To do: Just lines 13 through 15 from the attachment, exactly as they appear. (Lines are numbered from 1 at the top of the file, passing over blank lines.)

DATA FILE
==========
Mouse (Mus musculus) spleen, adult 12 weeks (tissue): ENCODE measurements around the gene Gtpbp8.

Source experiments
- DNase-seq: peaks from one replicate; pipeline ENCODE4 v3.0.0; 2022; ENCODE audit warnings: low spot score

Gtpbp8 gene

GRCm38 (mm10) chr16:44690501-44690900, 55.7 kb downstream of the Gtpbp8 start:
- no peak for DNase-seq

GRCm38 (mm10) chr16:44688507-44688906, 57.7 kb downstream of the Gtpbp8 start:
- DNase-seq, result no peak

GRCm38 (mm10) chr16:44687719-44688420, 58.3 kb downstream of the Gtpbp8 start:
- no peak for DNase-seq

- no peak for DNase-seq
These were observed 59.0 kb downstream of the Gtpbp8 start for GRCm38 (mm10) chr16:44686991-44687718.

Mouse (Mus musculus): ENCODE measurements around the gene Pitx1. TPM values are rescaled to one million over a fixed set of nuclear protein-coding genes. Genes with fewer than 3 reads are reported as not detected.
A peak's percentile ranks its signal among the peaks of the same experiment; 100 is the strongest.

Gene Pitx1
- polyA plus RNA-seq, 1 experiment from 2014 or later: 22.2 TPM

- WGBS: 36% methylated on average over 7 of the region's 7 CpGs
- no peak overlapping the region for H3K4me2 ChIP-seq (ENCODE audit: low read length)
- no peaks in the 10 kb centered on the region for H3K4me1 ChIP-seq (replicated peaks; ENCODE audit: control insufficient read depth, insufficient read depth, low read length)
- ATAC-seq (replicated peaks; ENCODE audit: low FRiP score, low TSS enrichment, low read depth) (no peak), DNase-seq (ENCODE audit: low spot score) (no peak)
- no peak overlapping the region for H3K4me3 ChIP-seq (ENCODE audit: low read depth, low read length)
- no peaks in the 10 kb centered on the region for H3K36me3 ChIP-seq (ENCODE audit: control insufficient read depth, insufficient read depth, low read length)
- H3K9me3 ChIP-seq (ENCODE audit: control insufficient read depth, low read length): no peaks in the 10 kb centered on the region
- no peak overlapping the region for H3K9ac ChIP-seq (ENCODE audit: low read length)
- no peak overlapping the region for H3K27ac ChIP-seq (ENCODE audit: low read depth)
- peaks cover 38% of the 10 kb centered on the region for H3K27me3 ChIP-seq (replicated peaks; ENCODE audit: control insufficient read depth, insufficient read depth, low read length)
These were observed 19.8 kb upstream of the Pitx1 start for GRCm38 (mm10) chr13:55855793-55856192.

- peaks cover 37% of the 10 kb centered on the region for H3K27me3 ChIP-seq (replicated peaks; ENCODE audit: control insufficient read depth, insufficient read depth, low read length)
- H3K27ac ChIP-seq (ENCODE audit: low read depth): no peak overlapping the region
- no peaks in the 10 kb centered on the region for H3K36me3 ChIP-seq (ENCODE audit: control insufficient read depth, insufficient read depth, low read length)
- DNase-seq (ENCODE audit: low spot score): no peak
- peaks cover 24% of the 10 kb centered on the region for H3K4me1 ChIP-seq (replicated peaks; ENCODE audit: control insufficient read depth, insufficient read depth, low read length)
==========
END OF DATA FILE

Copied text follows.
Mouse (Mus musculus): ENCODE measurements around the gene Pitx1. TPM values are rescaled to one million over a fixed set of nuclear protein-coding genes. Genes with fewer than 3 reads are reported as not detected.
A peak's percentile ranks its signal among the peaks of the same experiment; 100 is the strongest.

Gene Pitx1